William L. Owens, D-Plattsburgh, feels good about his decision to leave Congress at the end of 2014.
As for the blowback he has received?
Fortunately, the vast majority has been pleasant and gentle, he said.
Mr. Owens was in Watertown to sit in on the North Country Health Systems Redesign Commission.
In a frank discussion Wednesday afternoon, Mr. Owens gave his assessment of health care, infrastructure, economic development and the political scene in New Yorks 21st Congressional District, a district he has represented since 2009.
When Mr. Owens retires from national politics at the end of his current term, he will be giving up the seniority and committee positions he has gained for the north country over the last five years.
I understand that, Mr. Owens said, before reiterating that his decision was motivated by a desire to spend more time with his family.
Most people have been sympathetic to his decision, he said.
Since making the announcement, Mr. Owens said, he has received calls from about six people interested in running for his seat, two of whom he considered serious, electable people.
The names of Dierdre K. Scozzafava, Mr. Owenss 2009 Republican opponent, and former Congressman M. Scott Murphy, D-Glens Falls, have been widely circulated as potential successors.
Those are the names that have been in the paper, Mr. Owens said when asked if he was hearing the same speculation. Dede and Scott are very viable candidates.
Mr. Owens said that, while Gov. Andrew M. Cuomo, also a Democrat, has yet to weigh in on the race, Ms. Scozzafava would likely receive the governors support.
Ms. Scozzafava works as deputy secretary of state for local government in Gov. Cuomos administration.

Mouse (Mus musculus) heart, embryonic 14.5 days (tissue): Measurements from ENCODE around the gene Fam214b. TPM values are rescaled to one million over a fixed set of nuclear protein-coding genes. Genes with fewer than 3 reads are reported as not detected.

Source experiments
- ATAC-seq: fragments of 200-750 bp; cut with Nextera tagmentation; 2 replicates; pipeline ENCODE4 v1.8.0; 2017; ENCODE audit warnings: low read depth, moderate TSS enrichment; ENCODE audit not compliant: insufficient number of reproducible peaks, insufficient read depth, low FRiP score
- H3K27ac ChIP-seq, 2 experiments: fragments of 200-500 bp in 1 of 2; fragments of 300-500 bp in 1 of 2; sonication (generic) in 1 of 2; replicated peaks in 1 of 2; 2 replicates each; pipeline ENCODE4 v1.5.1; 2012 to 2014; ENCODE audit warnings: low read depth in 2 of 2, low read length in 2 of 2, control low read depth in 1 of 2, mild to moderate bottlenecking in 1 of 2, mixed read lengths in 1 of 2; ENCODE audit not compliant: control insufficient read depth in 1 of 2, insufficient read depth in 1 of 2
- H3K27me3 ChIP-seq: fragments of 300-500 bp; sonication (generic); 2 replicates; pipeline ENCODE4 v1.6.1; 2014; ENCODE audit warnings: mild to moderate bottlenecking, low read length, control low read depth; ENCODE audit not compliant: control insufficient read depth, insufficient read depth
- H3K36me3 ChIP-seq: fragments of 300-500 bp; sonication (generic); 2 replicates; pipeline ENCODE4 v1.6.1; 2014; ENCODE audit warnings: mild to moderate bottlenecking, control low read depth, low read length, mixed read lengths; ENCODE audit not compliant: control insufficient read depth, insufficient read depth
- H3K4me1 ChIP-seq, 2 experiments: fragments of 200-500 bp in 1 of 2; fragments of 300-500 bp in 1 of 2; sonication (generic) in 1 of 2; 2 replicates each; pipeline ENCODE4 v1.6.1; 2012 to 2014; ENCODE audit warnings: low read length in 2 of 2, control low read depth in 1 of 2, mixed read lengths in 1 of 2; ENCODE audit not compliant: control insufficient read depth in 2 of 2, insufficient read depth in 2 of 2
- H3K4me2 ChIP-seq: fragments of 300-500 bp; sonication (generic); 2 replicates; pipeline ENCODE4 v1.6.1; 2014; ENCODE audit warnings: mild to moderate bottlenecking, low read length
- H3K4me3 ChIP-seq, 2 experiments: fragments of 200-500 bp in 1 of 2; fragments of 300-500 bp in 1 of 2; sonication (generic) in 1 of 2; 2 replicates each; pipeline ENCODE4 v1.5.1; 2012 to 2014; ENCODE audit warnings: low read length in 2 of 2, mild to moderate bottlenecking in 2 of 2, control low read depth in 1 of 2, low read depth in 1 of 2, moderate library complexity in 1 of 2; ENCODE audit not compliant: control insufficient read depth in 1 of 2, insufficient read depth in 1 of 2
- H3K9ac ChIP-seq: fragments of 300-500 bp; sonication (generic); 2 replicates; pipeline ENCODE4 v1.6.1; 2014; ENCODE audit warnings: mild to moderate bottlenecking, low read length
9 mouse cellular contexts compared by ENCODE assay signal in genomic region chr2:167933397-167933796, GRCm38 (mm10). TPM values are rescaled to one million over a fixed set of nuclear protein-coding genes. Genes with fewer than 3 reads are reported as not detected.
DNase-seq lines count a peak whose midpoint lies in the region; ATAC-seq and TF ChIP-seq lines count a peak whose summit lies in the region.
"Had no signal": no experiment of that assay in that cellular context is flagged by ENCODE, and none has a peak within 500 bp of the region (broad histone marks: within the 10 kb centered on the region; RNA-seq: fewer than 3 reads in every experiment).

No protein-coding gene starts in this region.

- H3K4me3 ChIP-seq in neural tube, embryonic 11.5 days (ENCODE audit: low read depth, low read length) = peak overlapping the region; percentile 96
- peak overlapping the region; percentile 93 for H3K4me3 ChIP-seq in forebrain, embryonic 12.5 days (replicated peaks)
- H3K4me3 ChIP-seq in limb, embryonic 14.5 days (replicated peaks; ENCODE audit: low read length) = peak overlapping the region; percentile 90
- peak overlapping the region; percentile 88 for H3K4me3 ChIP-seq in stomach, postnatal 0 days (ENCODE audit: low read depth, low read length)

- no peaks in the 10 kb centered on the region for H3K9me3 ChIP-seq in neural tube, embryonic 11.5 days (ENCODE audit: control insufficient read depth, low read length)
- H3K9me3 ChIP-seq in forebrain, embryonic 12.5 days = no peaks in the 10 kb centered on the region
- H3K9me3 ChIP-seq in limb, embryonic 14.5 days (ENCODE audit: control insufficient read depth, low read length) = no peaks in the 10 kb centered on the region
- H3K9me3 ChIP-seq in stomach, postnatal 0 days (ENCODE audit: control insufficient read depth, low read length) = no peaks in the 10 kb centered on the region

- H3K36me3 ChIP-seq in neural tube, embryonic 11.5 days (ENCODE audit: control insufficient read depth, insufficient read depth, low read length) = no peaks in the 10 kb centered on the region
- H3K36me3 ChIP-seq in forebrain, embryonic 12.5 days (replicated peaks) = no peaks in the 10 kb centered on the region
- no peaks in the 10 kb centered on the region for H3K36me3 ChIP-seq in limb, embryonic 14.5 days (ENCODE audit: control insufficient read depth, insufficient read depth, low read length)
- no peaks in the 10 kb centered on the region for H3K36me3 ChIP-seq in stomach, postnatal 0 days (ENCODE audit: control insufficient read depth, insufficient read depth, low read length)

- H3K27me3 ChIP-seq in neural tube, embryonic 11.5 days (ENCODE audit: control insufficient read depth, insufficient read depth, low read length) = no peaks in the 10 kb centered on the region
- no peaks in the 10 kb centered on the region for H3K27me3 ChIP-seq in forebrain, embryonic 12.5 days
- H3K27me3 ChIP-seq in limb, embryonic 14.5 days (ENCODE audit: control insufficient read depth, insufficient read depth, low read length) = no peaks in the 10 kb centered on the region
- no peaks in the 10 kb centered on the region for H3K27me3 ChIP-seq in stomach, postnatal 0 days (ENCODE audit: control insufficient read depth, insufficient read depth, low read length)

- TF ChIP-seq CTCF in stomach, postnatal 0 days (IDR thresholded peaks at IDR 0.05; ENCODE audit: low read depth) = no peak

Mr. Owens said he would have little input on the selection of the Democratic candidate that role will fall to the partys county chairmen and women though he expects to be involved with introducing the candidate to prospective voters.
In the meantime, Mr. Owens said, he is helping to advise the Health Systems Redesign Commission, focusing on two areas: working with small rural hospitals and designing systems that can effectively deliver medical services across Northern New York.
Mr. Owens spoke about potential innovations, such as an idea to set up clinics in local firehouses where emergency medical technicians work, the critical shortage of psychiatrists and Ph.D. psychologists in the north country and the need to train people in medical professions where job growth is expected to occur.
Mr. Owens said that he was optimistic that a deal to preserve jobs could be reached with Alcoa, which announced last week that it will permanently close two potlines at its Massena East plant, but that economic regeneration most likely will come from the regions colleges.
He pointed to a state-funded partnership between Clarkson University, Potsdam, and Saranac Lakes Trudeau Institute, which focuses on medical research, as an example of a model that could help grow and diversify the industry in the area.
Mr. Owens said he has no plans to remain in Washington after he finishes his term and will return to Plattsburgh.
My home base will be my home. I was dead serious when I said it was a family decision, he said.
He also said that, while he would not take a job as a lobbyist, he might do some consulting work from Plattsburgh.